1. Host four virtual film screenings and facilitated discussions, and assess impacts among priority target audiences (i.e. women with HIV, providers/policymakers, the general public).
  2. Use findings from the screenings to develop a film discussion guide to support others (e.g. HIV support groups, care providers, gender equity leaders) to screen the film and facilitate safe, informed, and evidence-based discussions.
  3. Widely disseminate the film and discussion guide via YouTube, social media, and community/academic forums. Mixed methods will be used to evaluate the reach and impact of this innovative, arts-based, technology-driven KT project.

Priorities for Rural and Remote Health Resource allocation in Northern BC (PLURAL North)


  • Theresa Healy  
    UNBC Health Research Institute

Team members: 

  • Magda Aguiar
  • Glory Apantaku
  • Lara Frederick
    Northern Health 
  • Kim Jong
    Northern Health 

We aim to create a website that health economics researchers, policy makers and Northern BC community members can use to explore issues related to resource allocation in the north, to interact with each other and generate new aligned research questions. We are merging health economics research with arts-based research to expand the reach of the and impact of our research activities and attract the attention of diverse audiences. 

We will use qualitative methods to explore how contextual factors in rural and remote settings in Northern BC might challenge common assumptions of efficiency, imply different priorities and what this means for health economics methods. We will combine traditional qualitative methods of data collection — focus groups — with novel, arts-informed research to fully represent diverse ways of knowing and experiencing the world, and build relationships with rural communities that goes beyond academic inquiry. In the context of rural and remote health, visual ways of expression will create more impactful results and emphasize unique challenges people face in accessing health care such as scarcity of resources, low population density and isolation, which may not be appreciated by those living in urban settings.

Disseminating research outputs on actions to modernize gender, sex, and sexual orientation documentation in Canadian electronic health records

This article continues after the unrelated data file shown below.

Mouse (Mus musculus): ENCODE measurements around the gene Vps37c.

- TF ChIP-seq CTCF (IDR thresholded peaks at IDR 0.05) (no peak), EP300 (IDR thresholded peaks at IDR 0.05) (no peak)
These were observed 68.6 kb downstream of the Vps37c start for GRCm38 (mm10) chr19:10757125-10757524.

• Jody Jollimore
    Community-Based Research Centre for Gay Men's Health

Team members:

  • Roz Queen
  • Marcy Antonio
  • Kelly Davison
    Canada Health Infoway
  • Karen Courtney
  • Aaron Devor

In this REACH project, we will share our prior research and engage stakeholders to discuss A) how our prior research output can address the needs of sexual and gender minorities (SGM) through improved gender, sex and sexual orientation (GSSO) documentation in electronic health records (EHRs), and B) how the prior output and action plan may be transformed into setting-specific knowledge tools.  

Our research team worked with Canadian stakeholders to improve the definition, collection and use of GSSO data in EHRs and generated the following outputs:

  1. An environment scan of how GSSO data are defined in EHRs
  2. Literature reviews of GSSO documentation — current approaches, gaps, needs and improvement efforts
  3. GSSO terms people commonly use to identify themselves
  4. An action plan with a set of broad, equity-oriented clinician-focused interventions to improve GSSO documentation in EHRs

In partnership with the Community-Based Research Centre, we will translate these findings into appropriate media and forms for dissemination to our diverse stakeholder groups. The expected outcomes of this project are enhanced dissemination to stakeholders and SGM-tailored knowledge translation tools in different healthcare contexts in BC.

Exploring the role of community resilience in children’s developmental health outcomes


  • Mike Hooker    
    BC Ministry of Education

Team members: 

  • Alisa Almas
  • Joanne Schroeder
    HELP, UBC 
  • Sally McBride
  • Katherine Brown
    Rural and Remote Division of FP
  • Anita Ely